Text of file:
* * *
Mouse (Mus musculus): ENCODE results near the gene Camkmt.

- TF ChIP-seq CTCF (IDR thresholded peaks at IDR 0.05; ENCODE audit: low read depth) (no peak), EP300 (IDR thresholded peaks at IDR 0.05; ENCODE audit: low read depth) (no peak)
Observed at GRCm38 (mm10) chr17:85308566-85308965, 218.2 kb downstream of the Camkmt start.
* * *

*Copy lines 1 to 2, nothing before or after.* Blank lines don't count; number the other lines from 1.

Mouse (Mus musculus): ENCODE results near the gene Camkmt.

- TF ChIP-seq CTCF (IDR thresholded peaks at IDR 0.05; ENCODE audit: low read depth) (no peak), EP300 (IDR thresholded peaks at IDR 0.05; ENCODE audit: low read depth) (no peak)